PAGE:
Nvidia GeForce GTX 780 Ti Review: GK110, Fully Unlocked

Meet The GeForce GTX 780 Ti

Alright, so, Nvidia frankly didn’t need to do much to make its 780 Ti a sharp-looking piece of gear. I traced the history of this industrial design in The Story Of How GeForce GTX 690 And Titan Came To Be, and remain impressed with the work that Nvidia’s engineers did to make its latest high-end card aesthetically pleasing and mechanically effective.

This is GeForce GTX 780 Ti...This is GeForce GTX 780 Ti...

...and this is Titan...and this is Titan

The GeForce GTX 780 Ti is changed minimally from the design we already know. The card’s model name, etched into the fan shroud, is now painted black—a more noticeable contrast against the silver body than before. Also, the heat sink sitting under that big polycarbonate window is black as well, standing out more ominously than Titan’s aluminum fins. Because the 780 Ti is limited to 3 GB of GDDR5, the final difference is a lack of memory packages on the back of its PCB.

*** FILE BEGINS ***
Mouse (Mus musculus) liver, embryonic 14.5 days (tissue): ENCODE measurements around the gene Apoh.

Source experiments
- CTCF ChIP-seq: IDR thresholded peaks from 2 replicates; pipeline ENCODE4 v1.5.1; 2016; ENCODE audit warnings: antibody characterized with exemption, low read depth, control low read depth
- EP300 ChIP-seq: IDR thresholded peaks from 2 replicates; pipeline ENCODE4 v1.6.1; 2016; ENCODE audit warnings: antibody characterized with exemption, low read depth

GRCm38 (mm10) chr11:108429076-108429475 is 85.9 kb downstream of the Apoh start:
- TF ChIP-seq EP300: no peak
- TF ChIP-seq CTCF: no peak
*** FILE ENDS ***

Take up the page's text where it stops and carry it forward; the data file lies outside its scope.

Otherwise—yeah, it’s a very similar-looking product that measures 10.5” long, employs the same centrifugal fan, and offers a similar display connectivity suite. You get two dual-link DVI ports, HDMI, and a full-size DisplayPort connector.

Under the hood, of course, there’s a fully-functional GK110 GPU running at higher clocks than Titan. But Nvidia cites the same 250 W TDP as Titan (indeed, that’s the number it uses for GeForce GTX 780, too). The company says that this is correct—careful binning lets it turn on more of the processor and operate at higher clocks without exceeding the 250 W board power figure.

As a result, GeForce GTX 780 Ti employs the same eight- and six-pin power connectors as 780 and Titan.

Although Nvidia sometimes limits the number of cards that can be used together, it supports four-way SLI configurations with GeForce GTX 780 Ti. Of course, you'll need a compatible platform; it isn't enough to simply use a Z87-based motherboard with its 16 lanes of third-gen PCIe divided up, for example. A properly-equipped X79 board will work, as will a mainstream system with the right PLX switch.

Nvidia also makes a big deal about software adding value to GeForce GTX 780 Ti. To begin, there’s a three-game bundle that includes Assassin’s Creed IV: Black Flag, Batman: Arkham Origins, and Splinter Cell Blacklist. I rarely get very excited about game bundles, and this one is no exception. Assassin’s Creed is a console port designed for PlayStation 3 and Xbox 360. Batman hasn’t been getting the warmest reception. And I’m personally not a devotee of the Splinter Cell franchise. Nevertheless, that’s still $170 of free games for folks interested in the trio of titles.